Got a 90-degree reading today, as good a time as any to call it quits. The line is open. Final notes:
* WACKY DAYS IN BAXTER COUNTY: Republican Rep. John Burris is far too conservative for my tastes, obviously. But he is not bat**** crazy like his opponent Scott Flippo in the Republican runoff for Senate covering Baxter, Boone and Marion counties. Flippo has wildly misrepresented the impact of the private option on Arkansas (it’s overwhelmingly positive and, no it hasn’t closed doctors offices or raised taxes as his ads apparently claim.) His own explanation of the Affordable Care Act is incoherent (see this wild ramble in the Baxter Bulletin) except to the extent that he ties it to the foreign-sounding black man in the White House. Outside dark money of the most reactionary sort is backing Flippo. In these times, John Burris passes for a voice of moderation in the Republican Party. I hesitate to say this because it might be that Baxter County is just that far gone and I shouldn’t encourage them. Flippo also apparently didn’t understand the dubious nature of holding a campaign rally at the courthouse, a polling place. He’s moved his free food fest tonight to a local pub (shades of Louisiana-style Kingfish politics). Flippo has stuffed mailboxes with attack pieces, four in one day according to Burris. They include a shot of Burris enjoying a breakfast sandwich. That’s a damaging image to Flippo somehow. I approve of the sausage-egg-and-cheese combo myself.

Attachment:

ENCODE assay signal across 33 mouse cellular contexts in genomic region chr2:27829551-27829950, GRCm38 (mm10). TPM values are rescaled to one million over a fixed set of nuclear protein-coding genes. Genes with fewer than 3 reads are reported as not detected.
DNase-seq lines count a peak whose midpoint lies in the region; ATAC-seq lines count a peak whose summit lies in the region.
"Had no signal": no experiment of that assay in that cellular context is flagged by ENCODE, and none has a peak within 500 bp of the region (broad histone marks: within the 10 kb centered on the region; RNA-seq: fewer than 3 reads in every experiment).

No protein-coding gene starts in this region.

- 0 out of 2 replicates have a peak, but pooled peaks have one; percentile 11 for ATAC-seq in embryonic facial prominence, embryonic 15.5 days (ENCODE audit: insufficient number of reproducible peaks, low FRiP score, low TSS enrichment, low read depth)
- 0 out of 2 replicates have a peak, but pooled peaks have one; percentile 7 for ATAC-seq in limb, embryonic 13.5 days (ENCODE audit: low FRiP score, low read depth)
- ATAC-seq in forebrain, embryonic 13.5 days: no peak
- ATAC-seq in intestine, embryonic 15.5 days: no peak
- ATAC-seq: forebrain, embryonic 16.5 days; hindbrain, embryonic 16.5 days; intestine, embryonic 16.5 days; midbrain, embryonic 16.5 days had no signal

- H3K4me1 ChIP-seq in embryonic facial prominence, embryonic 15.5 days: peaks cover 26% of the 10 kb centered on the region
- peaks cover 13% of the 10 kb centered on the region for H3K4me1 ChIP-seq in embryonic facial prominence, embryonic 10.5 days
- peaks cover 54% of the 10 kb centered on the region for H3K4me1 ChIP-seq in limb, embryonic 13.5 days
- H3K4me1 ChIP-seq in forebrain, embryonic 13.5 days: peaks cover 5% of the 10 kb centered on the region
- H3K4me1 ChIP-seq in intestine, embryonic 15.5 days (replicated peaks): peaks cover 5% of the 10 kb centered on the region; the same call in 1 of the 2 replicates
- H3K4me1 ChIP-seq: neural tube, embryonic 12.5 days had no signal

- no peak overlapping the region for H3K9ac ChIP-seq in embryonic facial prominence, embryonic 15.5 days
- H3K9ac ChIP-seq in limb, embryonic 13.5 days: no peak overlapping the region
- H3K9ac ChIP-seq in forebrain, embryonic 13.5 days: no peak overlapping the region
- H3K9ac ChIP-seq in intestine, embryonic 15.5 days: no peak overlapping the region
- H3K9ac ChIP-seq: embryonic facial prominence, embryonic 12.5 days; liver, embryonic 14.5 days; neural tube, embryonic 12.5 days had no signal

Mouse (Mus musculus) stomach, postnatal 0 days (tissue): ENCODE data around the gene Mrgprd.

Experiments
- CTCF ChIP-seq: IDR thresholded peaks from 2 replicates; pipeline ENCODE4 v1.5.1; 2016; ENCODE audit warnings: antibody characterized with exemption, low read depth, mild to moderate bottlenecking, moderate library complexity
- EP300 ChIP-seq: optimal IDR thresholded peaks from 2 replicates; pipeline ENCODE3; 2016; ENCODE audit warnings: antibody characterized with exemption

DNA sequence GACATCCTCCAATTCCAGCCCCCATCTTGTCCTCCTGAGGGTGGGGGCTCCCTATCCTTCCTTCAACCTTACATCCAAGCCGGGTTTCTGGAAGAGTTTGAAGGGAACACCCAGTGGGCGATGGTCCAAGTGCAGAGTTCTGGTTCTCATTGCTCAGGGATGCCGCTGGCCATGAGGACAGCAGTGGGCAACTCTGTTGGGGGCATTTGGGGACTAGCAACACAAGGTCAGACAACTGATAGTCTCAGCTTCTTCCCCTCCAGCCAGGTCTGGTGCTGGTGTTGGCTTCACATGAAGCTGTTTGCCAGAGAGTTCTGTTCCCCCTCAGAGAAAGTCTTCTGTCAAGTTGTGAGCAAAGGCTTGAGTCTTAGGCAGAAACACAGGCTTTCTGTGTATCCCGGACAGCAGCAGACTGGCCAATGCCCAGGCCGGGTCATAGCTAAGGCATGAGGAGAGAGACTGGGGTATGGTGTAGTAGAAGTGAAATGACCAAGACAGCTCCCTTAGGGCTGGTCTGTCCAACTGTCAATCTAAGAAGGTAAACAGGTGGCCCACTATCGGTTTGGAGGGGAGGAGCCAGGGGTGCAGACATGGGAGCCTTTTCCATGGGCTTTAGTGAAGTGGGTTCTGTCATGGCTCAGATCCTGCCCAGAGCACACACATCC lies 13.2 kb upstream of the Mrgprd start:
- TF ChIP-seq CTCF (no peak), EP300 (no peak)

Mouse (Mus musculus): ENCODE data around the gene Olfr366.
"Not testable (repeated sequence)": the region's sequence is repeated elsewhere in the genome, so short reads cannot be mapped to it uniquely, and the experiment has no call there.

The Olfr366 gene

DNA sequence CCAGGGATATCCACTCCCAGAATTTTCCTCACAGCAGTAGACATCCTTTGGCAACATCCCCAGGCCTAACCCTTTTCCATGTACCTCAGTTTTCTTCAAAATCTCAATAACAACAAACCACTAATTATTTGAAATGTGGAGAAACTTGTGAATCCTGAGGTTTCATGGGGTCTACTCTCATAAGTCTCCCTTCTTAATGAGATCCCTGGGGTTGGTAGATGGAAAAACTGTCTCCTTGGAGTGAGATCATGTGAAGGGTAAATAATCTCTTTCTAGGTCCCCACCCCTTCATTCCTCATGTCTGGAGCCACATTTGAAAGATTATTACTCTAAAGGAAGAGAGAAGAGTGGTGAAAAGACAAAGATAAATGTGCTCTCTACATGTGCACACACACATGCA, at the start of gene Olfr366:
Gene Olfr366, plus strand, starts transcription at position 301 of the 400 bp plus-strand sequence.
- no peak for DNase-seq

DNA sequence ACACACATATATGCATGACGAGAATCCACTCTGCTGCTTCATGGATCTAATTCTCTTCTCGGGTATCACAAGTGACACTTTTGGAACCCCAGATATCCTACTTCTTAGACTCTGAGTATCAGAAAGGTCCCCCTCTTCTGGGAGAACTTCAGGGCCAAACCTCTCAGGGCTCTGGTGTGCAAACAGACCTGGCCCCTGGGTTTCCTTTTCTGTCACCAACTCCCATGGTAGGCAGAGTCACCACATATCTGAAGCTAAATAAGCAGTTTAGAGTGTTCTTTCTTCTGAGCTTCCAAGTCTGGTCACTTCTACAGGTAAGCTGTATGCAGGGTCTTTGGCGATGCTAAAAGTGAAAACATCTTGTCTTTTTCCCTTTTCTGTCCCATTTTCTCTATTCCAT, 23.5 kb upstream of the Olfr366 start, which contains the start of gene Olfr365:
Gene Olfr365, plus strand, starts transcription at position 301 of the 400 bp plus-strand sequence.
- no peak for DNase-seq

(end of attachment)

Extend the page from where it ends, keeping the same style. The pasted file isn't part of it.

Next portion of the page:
* AND SPEAKING OF BAT***: Arkansas Republicans, following a national script but with elevated decibels, have gone nuts on the proposed carbon emission rules, stating flatly that they mean tax increases, electric rate increases and economic disaster to Arkansas. They’d play hell pointing to facts to support these assertions other than boilerplate U.S. Chamber of Commerce propaganda. They’ve said they same thing about every other advance in clean air and water law before and been wrong every other time. Not that this historical reality will shut up the crazies, but here’s a calm word from Bill Clinton on the subject.
The proposed rule presents both challenges and opportunities. It gives states the flexibility to meet their carbon reduction goals through their own formulas, providing utilities, their employees, and the people they serve the power to choose the options that work best for them, including energy efficiency, investments in natural gas and renewable energy, and improvements in old power plants that emit the most carbon dioxide. States will need to involve all their stakeholders—utilities and their workers, businesses and their employees, and citizen rate-payers—to fashion solutions to fit their particular challenges and opportunities.
We’ve known about the dangers of global warming, ocean damage, and the other problems of climate change for too long to delay this important action. Yes, we can’t solve the problems alone, but we can’t expect China, India and the other big global emitters of carbon to make similar reductions if we don’t lead by example.
As I said, recent history has shown that actions to improve health and the environment are net creators of jobs, good-paying jobs for American workers that can’t be outsourced overseas.
However, it is imperative that the states most reliant on coal to generate electricity and those with people who work in the coal industry be given ample resources to deal with any dislocation that occurs—not just for retraining, but for employment in the new businesses and jobs this rule will generate. They haven’t done anything wrong, and they have a right to be part of a better future.
* BUFFALO RIVER DROWNING: A Boy Scout leader from Louisiana drowned Monday on a Buffalo River float trip.
* VICTIMS IDENTIFIED: The State Police has identified the two men killed when a blown tired apparently caused a log truck to overturn and spill its load on U.S. Highway 65 at bridge construction site, leaving another 21 people injured, some seriously.